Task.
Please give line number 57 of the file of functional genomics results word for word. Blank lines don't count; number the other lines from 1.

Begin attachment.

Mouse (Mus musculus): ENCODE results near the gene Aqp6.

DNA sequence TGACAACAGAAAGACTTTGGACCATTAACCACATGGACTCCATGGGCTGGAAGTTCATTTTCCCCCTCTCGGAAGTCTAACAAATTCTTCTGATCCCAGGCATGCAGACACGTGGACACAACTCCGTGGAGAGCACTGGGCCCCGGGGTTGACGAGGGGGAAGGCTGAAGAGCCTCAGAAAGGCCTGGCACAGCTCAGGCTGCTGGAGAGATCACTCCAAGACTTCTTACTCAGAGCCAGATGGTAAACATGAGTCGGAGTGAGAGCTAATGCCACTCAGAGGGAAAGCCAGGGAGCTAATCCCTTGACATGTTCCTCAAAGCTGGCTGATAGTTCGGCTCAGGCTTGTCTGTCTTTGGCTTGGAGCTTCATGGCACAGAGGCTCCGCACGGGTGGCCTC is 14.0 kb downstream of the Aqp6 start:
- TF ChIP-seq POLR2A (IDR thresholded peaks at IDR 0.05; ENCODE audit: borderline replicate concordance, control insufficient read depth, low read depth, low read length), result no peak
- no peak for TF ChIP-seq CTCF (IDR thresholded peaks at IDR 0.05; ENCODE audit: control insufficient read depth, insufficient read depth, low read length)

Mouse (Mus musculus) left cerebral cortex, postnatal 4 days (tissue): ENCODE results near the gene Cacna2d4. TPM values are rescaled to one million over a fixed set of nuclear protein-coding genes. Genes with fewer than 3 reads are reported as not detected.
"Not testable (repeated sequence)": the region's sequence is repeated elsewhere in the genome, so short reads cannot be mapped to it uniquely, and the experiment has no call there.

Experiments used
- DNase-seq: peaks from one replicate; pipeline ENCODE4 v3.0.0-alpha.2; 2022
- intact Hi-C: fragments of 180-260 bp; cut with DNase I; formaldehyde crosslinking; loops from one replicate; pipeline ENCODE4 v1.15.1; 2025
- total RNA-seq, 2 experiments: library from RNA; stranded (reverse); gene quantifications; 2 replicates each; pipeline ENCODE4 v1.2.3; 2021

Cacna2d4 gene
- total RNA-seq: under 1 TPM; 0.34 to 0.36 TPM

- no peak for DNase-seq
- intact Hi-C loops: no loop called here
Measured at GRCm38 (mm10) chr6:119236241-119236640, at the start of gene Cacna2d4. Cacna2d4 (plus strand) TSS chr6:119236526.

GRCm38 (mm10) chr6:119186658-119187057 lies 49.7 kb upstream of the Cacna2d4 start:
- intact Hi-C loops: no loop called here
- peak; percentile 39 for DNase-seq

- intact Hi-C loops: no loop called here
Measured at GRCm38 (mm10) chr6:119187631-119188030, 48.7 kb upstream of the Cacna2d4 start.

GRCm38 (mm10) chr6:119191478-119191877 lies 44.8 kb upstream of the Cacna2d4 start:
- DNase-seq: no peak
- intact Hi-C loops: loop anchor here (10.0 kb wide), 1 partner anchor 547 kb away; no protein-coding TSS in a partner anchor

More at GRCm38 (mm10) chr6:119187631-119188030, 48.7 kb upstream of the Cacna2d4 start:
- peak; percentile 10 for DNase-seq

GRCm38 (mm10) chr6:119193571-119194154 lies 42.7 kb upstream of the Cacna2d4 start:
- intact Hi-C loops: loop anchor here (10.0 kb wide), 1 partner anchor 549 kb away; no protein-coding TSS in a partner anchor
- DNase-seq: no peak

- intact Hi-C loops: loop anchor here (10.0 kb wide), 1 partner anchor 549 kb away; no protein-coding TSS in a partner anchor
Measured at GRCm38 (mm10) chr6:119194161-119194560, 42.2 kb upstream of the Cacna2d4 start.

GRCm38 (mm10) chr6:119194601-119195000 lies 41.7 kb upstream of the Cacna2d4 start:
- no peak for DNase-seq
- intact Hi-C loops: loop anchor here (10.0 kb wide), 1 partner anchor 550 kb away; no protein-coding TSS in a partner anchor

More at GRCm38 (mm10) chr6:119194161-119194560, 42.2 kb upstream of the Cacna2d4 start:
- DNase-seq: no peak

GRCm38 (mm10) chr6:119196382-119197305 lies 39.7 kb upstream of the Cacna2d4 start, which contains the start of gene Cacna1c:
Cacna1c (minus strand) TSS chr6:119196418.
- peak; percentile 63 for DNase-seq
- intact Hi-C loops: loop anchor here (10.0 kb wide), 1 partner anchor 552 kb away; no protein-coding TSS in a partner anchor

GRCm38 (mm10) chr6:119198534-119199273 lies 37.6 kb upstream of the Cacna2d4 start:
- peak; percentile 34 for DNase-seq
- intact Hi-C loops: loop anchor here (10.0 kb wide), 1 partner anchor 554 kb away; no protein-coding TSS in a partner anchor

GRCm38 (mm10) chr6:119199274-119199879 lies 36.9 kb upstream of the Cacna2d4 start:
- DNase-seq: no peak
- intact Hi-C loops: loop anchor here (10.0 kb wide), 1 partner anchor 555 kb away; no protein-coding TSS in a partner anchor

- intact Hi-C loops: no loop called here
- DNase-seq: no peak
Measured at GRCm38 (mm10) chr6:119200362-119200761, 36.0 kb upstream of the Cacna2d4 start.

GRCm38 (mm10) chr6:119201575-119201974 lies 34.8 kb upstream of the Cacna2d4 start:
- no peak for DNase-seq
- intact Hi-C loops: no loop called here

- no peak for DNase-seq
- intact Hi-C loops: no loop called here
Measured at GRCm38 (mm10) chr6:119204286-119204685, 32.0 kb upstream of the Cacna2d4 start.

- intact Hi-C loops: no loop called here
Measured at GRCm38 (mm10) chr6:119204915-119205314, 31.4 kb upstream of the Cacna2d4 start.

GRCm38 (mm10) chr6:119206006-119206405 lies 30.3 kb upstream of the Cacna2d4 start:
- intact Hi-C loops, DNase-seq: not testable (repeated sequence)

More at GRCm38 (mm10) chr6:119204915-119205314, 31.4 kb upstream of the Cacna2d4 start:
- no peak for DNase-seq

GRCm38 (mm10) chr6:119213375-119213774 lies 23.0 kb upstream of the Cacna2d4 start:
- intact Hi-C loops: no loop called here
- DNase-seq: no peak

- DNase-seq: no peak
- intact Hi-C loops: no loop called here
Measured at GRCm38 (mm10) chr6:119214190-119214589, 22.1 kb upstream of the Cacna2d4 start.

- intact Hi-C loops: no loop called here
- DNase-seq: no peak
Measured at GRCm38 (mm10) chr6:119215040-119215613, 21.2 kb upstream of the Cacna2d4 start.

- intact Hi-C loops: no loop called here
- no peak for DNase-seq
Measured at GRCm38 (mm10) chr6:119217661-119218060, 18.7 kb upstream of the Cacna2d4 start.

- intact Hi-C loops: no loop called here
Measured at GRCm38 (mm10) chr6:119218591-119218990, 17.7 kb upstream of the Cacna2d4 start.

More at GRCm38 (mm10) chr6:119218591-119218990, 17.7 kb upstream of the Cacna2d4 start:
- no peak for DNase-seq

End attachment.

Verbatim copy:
GRCm38 (mm10) chr6:119206006-119206405 lies 30.3 kb upstream of the Cacna2d4 start: